Human medicine

Medical sonography (ultrasonography) is an ultrasound-based diagnostic medical imaging technique used to visualize muscles, tendons, and many internal organs, to capture their size, structure and any pathological lesions with real time tomographic images. Ultrasound has been used by radiologists and sonographers to image the human body for at least 50 years and has become a widely used diagnostic tool. The technology is relatively inexpensive and portable, especially when compared with other techniques, such as magnetic resonance imaging (MRI) and computed tomography (CT). Ultrasound is also used to visualize fetuses during routine and emergency prenatal care. Such diagnostic applications used during pregnancy are referred to as obstetric sonography. As currently applied in the medical field, properly performed ultrasound poses no known risks to the patient.[22] Sonography does not use ionizing radiation, and the power levels used for imaging are too low to cause adverse heating or pressure effects in tissue.[citation needed] Although the long term effects due to ultrasound exposure at diagnostic intensity are still unknown,[23] currently most doctors feel that the benefits to patients outweigh the risks.[24] The ALARA (As Low As Reasonably Achievable) principle has been advocated for an ultrasound examination that is, keeping the scanning time and power settings as low as possible but consistent with diagnostic imaging and that by that principle non-medical uses, which by definition are not necessary, are actively discouraged. Ultrasound is also increasingly being used in trauma and first aid cases, with emergency ultrasound becoming a staple of most EMT response teams. Furthermore, ultrasound is used in remote diagnosis cases where teleconsultation is required, such as scientific experiments in space or mobile sports team diagnosis.[25] According to RadiologyInfo,[26] ultrasounds are useful in the detection of pelvic abnormalities and can involve techniques known as abdominal (transabdominal) ultrasound, vaginal (transvaginal or endovaginal) ultrasound in women, and also rectal (transrectal) ultrasound in men.Medical imaging is the technique and process used to create images of the human body (or parts and function thereof) for clinical purposes (medical procedures seeking to reveal, diagnose, or examine disease) or medical science (including the study of normal anatomy and physiology). Although imaging of removed organs and tissues can be performed for medical reasons, such procedures are not usually referred to as medical imagin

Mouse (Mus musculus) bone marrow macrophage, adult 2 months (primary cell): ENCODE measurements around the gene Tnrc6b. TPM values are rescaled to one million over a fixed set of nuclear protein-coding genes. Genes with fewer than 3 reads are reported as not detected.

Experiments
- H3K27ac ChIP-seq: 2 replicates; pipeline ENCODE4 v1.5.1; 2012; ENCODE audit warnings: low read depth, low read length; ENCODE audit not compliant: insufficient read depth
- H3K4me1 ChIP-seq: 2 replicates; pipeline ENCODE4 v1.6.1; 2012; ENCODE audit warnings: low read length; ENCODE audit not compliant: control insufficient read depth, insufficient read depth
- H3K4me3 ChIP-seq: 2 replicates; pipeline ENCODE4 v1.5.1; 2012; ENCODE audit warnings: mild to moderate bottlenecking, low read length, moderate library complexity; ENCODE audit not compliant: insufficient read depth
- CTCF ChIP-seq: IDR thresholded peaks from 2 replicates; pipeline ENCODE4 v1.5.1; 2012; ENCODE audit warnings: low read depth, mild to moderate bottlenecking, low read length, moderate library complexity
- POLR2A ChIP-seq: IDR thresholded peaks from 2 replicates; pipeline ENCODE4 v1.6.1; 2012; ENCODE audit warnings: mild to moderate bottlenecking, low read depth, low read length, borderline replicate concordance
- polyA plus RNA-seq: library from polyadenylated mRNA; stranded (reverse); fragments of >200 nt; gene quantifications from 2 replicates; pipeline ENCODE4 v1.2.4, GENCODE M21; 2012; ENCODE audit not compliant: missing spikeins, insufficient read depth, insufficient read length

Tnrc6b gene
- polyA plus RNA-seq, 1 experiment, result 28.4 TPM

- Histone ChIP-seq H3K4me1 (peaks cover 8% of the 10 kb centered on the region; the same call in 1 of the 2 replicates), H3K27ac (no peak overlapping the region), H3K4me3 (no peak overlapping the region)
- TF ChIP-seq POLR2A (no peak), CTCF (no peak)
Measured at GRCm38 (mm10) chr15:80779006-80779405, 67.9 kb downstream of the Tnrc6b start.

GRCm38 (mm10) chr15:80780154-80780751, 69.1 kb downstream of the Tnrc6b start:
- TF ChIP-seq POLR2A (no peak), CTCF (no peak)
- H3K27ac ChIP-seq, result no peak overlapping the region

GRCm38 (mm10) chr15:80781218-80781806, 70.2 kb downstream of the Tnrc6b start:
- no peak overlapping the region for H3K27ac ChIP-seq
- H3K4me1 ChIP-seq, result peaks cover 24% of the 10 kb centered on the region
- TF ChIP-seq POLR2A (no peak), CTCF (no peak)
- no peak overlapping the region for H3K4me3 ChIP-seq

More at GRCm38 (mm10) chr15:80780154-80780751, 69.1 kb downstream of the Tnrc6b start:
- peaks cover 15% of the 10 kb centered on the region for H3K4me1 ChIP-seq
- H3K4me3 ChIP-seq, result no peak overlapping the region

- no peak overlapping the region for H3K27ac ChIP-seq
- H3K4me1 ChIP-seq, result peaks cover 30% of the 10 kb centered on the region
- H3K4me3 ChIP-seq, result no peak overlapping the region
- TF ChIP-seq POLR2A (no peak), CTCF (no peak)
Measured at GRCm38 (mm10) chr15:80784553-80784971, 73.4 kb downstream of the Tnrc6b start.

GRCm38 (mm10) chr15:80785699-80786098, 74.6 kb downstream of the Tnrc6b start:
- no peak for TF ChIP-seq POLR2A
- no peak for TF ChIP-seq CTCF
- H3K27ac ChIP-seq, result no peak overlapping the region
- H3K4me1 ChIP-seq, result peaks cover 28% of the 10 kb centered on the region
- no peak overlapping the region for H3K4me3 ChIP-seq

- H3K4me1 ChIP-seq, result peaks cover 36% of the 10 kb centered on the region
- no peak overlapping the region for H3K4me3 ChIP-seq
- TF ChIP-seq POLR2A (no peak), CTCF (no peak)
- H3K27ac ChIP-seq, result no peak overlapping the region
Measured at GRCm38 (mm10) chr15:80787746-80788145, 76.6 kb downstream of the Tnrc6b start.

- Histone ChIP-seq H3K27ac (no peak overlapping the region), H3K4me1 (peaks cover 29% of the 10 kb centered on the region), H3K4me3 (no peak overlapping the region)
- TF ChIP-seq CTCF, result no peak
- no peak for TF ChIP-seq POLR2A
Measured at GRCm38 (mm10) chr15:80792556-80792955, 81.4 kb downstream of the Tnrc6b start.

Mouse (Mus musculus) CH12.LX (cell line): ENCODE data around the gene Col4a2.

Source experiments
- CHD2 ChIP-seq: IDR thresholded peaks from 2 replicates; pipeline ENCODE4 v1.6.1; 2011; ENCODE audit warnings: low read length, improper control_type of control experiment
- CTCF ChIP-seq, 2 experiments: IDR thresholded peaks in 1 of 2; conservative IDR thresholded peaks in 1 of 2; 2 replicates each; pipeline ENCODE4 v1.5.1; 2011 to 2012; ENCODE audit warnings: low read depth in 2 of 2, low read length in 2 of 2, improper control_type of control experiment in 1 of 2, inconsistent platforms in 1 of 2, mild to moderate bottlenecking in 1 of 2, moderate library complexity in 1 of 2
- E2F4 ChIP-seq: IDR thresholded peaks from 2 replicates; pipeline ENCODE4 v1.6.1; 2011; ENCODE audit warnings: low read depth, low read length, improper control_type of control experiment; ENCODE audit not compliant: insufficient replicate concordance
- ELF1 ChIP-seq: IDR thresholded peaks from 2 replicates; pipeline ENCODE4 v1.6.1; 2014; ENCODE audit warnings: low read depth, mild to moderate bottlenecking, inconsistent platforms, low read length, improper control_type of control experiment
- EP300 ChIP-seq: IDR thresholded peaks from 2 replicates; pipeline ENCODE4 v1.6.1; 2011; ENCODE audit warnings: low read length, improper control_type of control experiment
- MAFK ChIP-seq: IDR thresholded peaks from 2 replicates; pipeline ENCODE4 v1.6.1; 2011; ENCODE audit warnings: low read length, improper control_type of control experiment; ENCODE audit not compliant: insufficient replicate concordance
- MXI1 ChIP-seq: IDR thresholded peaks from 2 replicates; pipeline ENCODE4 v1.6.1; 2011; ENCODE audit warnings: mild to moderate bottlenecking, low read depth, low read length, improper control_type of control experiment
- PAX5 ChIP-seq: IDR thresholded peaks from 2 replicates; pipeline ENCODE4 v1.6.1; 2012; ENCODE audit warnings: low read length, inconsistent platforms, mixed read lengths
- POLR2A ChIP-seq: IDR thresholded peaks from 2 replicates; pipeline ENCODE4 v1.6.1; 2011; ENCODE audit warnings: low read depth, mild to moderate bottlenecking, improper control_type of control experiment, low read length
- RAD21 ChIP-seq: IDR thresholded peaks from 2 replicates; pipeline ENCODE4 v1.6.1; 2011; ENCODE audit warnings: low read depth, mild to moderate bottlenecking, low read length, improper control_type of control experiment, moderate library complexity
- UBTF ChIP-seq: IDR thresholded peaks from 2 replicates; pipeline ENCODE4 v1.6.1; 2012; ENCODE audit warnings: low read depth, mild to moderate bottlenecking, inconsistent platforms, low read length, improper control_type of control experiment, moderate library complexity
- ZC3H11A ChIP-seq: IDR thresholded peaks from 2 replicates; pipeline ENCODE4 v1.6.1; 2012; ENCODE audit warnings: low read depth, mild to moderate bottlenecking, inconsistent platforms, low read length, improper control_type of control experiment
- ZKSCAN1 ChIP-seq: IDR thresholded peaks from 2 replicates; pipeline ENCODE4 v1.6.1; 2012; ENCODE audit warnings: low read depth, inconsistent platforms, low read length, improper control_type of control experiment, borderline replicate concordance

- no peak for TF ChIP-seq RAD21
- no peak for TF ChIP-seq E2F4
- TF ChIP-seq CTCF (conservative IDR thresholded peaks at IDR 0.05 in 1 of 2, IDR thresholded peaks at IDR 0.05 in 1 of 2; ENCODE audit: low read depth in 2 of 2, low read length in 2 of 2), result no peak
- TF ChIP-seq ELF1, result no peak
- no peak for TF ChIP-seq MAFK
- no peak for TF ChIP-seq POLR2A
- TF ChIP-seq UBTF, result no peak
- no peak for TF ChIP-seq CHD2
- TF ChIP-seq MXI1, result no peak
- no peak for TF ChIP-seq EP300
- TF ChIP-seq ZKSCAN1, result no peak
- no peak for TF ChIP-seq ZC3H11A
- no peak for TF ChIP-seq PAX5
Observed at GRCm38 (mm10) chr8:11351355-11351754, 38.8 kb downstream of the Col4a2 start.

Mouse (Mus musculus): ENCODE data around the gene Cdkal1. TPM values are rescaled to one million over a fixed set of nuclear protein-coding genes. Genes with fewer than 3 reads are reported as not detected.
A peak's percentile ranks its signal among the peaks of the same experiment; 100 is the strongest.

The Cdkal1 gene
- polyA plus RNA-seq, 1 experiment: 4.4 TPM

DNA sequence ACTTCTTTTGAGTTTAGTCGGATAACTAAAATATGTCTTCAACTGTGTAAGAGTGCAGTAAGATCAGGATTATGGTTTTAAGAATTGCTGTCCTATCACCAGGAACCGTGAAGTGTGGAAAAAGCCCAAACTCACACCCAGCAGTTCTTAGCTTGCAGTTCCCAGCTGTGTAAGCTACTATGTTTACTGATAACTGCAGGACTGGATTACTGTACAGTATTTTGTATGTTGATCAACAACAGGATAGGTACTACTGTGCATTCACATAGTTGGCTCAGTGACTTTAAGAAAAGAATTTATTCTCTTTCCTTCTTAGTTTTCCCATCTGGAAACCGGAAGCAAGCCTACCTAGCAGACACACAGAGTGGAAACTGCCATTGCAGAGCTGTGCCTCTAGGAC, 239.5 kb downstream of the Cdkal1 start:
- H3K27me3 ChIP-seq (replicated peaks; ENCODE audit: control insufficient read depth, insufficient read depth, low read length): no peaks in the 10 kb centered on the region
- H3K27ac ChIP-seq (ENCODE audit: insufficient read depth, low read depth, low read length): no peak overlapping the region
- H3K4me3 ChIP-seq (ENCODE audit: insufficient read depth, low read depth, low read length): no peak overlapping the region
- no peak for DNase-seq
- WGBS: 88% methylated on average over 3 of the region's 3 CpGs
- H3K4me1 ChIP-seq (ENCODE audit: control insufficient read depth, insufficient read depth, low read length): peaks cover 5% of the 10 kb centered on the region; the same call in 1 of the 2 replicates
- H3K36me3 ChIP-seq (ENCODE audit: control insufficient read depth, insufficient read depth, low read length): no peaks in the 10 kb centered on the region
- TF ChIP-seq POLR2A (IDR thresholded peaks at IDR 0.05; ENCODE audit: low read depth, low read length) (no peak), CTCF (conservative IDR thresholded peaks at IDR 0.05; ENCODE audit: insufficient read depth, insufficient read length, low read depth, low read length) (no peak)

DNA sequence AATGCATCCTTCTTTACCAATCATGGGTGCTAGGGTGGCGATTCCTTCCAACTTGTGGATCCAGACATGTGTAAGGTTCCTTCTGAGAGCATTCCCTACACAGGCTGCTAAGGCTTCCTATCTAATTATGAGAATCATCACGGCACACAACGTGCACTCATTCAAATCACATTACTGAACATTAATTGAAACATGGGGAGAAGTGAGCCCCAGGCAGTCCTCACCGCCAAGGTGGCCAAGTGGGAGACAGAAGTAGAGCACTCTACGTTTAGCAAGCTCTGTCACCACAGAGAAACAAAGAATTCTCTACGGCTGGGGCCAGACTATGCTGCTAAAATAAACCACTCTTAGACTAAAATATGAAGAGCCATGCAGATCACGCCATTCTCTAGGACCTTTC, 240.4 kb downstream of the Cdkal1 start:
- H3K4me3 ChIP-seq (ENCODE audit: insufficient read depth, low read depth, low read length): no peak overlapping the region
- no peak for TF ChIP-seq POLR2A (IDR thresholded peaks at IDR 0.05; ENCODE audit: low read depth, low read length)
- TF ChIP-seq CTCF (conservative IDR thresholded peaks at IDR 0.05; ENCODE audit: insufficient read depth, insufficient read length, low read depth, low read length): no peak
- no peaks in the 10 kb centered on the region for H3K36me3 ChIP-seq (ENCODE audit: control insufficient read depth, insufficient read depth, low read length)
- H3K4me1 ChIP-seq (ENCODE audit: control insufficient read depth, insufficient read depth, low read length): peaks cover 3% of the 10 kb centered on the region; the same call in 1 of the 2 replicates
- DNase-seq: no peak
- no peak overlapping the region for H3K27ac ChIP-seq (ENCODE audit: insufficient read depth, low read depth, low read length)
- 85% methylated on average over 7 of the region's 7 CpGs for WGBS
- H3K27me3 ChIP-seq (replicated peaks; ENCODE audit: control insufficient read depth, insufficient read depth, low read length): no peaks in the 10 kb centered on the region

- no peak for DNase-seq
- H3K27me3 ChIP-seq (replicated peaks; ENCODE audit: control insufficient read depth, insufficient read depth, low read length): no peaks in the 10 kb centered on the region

, but rather are a part of pathology. As a discipline and in its widest sense, it is part of biological imaging and incorporates radiology (in the wider sense), nuclear medicine, investigative radiological sciences, endoscopy, (medical) thermography, medical photography, and microscopy (e.g. for human pathological investigations). A majority of diagnostic imaging centers are located in California, followed by Texas and Florida.[1] Measurement and recording techniques which are not primarily designed to produce images, such as electroencephalography (EEG), magnetoencephalography (MEG), electrocardiography (EKG), and others, but which produce data susceptible to be represented as maps (i.e., containing positional information), can be seen as forms of medical imaging. Up until 2010, 5 billion medical imaging studies had been conducted worldwide.[2] Radiation exposure from medical imaging in 2006 made up about 50% of total ionizing radiation exposure in the United States.[3] In the clinical context, "invisible light" medical imaging is generally equated to radiology or "clinical imaging" and the medical practitioner responsible for interpreting (and sometimes acquiring) the images is a radiologist. "Visible light" medical imaging involves digital video or still pictures that can be seen without special equipment. Dermatology and wound care are two modalities that utilize visible light imagery. Diagnostic radiography designates the technical aspects of medical imaging and in particular the acquisition of medical images. The radiographer or radiologic technologist is usually responsible for acquiring medical images of diagnostic quality, although some radiological interventions are performed by radiologists. While radiology is an evaluation of anatomy, nuclear medicine provides functional assessment. As a field of scientific investigation, medical imaging constitutes a sub-discipline of biomedical engineering, medical physics or medicine depending on the context: Research and development in the area of instrumentation, image acquisition (e.g. radiography), modeling and quantification are usually the preserve of biomedical engineering, medical physics, and computer science; Research into the application and interpretation of medical images is usually the preserve of radiology and the medical sub-discipline relevant to medical condition or area of medical science (neuroscience, cardiology, psychiatry, psychology, etc.) under investigation. Many of the techniques developed for medical imaging also have scientific and industrial applications.